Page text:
The Marais that tomweir suggested is a great area as well. I agree that it's a good idea to pick one neighborhood and explore instead of trying to see everything in one day, which is impossible anyway.

These are just a few ideas. Obviously there is a ton to see in Paris and you will barely be able to scratch the surface in 24 hours. Hopefully you will have a chance to go back soon!

Edited by FrogPrincesse (log)
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airport is a good hour outside of downtown, keep that in mind. We just spent 10 days in Paris, ate where ever our feet brought us, all great. Pick a busy place, you can't really go wrong IMO. Just don't eat right next to some major tourist attraction. I'd probably select a hotel close to the main attractions, we stayed in an apartment very close to Les Halles, a main subway station. Nightlife until 4am or so, lots of great places to eat. Watch out of pick pockets, especially kids from Romania are very active there, from 4 year olds to groups of pretty teenage girls. Don't get talked into signing some petitions, help somebody with their map or talk about "found" gold rings or some such ruse, somebody will pick you from behind while you negotiate. They had to shut down the Louvre in April because of those jerks. Same on the Eiffel Tower. Also the #1 train from the airport to town and back is prime hunting ground for them. Cash and celphones are their main thing, our friend (who lives in paris for over a year) had her iphone stolen while we were there. Pain in the rear. But to them it looks like 400 Euro in cash...

A fun thing we did was have a reservation at the "cafe" on the first platform of the tower. includes food and one drink and - most important - lift ticket, so you don't have to stand in line with the other thousand tourists. Food was quite good too, simple and sold as "pick nick", served from a basket. Great view. Everybody we encountered was very friendly and most spoke at least some English (my French is very very poor).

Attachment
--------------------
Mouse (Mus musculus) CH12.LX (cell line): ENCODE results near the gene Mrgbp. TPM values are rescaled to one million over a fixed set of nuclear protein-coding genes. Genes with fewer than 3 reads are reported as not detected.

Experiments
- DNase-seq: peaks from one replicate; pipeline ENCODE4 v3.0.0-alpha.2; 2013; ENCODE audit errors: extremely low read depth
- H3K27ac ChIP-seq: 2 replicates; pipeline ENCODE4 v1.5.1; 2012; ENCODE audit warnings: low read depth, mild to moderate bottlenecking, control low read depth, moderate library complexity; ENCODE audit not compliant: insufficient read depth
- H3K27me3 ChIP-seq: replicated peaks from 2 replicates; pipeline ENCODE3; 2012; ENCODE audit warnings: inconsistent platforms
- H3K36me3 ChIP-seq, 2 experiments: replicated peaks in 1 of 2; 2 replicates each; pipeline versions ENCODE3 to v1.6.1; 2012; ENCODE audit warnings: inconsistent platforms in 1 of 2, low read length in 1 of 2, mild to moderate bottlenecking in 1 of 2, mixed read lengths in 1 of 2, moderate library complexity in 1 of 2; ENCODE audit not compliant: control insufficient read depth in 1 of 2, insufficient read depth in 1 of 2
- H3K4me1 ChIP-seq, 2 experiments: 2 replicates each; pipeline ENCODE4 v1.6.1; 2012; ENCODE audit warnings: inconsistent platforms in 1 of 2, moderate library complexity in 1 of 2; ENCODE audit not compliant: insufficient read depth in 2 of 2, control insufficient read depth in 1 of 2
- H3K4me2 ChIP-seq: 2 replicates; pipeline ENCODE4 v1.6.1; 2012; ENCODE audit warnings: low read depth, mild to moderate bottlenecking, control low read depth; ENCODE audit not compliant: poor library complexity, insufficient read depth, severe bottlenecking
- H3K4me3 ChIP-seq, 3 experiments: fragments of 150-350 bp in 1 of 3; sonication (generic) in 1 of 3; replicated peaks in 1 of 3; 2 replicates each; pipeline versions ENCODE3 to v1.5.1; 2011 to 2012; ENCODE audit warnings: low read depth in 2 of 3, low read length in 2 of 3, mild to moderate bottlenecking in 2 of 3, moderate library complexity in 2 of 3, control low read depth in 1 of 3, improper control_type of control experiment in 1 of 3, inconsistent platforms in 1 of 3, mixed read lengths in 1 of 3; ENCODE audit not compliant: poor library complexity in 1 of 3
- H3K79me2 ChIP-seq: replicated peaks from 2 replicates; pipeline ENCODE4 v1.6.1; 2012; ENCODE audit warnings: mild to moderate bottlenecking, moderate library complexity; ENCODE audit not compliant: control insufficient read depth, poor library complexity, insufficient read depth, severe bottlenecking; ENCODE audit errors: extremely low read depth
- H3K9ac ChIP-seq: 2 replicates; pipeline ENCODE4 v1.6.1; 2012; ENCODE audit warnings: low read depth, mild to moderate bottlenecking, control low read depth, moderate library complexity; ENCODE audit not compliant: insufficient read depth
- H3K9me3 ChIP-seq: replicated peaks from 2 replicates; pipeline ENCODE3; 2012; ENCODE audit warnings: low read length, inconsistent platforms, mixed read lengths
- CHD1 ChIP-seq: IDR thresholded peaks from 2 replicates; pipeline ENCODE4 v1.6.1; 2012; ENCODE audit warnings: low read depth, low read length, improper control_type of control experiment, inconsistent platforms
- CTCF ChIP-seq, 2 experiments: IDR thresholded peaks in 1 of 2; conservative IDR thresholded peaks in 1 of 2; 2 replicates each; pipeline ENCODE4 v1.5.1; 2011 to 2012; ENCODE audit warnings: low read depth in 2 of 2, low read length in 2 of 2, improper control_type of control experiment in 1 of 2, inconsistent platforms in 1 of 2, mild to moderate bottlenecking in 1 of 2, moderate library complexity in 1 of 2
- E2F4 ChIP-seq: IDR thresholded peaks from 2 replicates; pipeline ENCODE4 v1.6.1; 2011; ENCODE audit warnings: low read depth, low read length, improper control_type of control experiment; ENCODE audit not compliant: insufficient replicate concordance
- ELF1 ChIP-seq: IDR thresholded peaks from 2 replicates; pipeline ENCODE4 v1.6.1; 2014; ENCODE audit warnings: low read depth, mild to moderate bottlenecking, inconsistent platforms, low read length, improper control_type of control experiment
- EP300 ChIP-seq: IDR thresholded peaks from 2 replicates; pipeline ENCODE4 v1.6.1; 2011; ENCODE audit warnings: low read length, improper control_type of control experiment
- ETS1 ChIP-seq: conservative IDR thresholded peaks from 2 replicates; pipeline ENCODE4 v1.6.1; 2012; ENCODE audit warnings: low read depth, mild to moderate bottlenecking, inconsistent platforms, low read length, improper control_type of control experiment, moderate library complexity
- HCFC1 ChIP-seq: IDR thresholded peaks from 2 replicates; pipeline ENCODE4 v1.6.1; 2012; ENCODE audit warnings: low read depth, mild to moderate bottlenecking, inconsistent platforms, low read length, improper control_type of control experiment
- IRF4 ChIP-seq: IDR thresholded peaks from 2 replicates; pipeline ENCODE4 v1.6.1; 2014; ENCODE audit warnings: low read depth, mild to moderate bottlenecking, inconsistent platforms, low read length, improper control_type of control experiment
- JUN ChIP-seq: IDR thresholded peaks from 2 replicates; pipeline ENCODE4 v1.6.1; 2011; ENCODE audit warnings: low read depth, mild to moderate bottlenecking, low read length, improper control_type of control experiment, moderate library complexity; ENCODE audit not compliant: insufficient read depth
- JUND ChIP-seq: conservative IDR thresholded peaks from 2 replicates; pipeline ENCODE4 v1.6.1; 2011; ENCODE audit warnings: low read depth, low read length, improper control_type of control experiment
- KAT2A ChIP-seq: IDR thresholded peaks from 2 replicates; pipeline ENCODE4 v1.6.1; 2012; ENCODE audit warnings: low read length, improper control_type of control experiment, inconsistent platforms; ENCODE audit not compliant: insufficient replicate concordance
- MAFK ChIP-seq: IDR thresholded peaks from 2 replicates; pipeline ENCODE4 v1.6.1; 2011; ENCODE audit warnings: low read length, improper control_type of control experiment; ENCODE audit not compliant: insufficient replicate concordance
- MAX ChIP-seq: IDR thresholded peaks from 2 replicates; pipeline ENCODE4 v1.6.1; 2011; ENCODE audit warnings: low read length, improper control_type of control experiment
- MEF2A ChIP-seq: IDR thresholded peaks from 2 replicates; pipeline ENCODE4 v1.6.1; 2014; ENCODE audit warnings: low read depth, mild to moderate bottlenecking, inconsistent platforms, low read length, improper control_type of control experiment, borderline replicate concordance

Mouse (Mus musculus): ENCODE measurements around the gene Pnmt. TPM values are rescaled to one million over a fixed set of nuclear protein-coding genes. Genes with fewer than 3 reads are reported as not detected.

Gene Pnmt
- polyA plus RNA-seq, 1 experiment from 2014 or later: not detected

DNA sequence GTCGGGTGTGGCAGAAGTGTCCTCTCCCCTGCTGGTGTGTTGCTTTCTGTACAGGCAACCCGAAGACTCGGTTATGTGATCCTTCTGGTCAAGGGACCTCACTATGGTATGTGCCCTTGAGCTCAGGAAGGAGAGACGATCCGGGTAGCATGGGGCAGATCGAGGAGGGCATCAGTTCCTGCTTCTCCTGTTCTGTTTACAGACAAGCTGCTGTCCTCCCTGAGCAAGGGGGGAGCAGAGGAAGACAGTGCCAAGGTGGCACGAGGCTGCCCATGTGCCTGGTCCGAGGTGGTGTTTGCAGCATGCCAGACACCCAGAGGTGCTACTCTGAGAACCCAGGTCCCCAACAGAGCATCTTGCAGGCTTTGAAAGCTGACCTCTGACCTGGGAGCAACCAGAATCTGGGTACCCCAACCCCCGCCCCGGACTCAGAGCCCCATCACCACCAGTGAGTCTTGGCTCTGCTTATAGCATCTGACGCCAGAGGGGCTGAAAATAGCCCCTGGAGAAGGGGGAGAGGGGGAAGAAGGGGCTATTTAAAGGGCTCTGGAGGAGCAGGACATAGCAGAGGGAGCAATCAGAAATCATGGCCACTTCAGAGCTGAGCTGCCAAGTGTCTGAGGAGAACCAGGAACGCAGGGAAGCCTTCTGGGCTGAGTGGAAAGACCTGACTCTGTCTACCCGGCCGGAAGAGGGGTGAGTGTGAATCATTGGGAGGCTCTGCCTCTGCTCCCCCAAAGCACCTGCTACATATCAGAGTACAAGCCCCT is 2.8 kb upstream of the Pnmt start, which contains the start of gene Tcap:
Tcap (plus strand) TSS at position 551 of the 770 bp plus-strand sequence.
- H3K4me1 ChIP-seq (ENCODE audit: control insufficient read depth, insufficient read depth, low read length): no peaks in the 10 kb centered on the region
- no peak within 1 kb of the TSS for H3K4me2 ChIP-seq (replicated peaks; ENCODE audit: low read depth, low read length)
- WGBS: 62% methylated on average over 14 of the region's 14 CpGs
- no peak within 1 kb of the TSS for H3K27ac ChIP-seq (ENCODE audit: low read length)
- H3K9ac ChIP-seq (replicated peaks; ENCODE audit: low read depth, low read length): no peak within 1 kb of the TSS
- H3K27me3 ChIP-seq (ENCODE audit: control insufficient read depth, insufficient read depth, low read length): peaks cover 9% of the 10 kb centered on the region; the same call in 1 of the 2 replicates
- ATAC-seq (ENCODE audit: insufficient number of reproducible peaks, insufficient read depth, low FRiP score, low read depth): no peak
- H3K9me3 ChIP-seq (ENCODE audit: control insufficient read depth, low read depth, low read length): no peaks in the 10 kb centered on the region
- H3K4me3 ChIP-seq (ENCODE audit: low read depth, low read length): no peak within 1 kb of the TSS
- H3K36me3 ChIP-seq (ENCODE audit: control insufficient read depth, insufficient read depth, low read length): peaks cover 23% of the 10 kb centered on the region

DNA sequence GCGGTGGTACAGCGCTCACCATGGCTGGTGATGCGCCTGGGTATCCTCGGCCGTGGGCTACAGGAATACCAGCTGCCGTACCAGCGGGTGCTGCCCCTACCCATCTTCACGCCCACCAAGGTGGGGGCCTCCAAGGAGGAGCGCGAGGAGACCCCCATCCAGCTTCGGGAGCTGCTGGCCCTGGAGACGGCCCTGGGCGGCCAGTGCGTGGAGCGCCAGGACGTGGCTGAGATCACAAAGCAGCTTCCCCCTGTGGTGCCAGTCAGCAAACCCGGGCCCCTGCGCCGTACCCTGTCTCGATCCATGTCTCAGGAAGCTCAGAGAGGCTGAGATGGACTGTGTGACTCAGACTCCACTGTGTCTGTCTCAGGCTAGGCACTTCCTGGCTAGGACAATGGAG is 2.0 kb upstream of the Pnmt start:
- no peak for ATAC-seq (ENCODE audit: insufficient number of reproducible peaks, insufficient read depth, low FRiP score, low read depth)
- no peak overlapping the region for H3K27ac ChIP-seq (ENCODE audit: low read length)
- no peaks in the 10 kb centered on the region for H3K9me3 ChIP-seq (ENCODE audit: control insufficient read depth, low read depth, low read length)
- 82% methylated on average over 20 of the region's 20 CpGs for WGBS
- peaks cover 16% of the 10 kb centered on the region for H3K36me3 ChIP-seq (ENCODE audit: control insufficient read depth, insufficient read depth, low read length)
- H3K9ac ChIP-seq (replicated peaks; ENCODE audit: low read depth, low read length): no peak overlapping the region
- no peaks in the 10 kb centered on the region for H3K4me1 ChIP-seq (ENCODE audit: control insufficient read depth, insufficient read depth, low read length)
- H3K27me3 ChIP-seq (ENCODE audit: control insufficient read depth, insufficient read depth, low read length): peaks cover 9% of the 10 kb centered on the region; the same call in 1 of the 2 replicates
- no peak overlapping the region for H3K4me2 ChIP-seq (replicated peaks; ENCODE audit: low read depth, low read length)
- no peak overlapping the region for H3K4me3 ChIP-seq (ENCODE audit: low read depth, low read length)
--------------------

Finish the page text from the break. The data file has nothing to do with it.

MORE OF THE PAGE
I'd stay downtown, go out until late and get an early taxi/shuttle back to the airport. There's nothing where the airport is.

Edit to add: or book right at the airport and go out late, then cab it back to catch a nap.

Edited by OliverB (log)

"And don't forget music - music in the kitchen is an essential ingredient!"

- Thomas Keller

Diablo Kitchen, my food blog

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  • 4 weeks later...

Have a look at at website called Paris By Mouth (www.parisbymouth.com).

Lots & lots of good information. Its run by foodie for foodies. They do give tours, but I suspect that given your limited time you'll want to see a lot more than just the culinary delights.

I agree about taking the metro in. Cheaper & faster.

As to a tour I might be inclined to start at the Arc de Triumph (take the metro) then walk down the Champs Elysée to the Place Concord, cross the river to Invalides & the Eiffel Tower; Then down the Blvd St Germain to Blvd St Michel. Once on the island turn right for Notre Dame. After that finish crossing the river and have a quick look at the Louvre. This is very walkable if a bit long, but you take in some major sights & pass some very interesting areas.

Airport hotel a good idea. They're used to late arrivials & most have mini-bus service to the terminals.

Have a great day!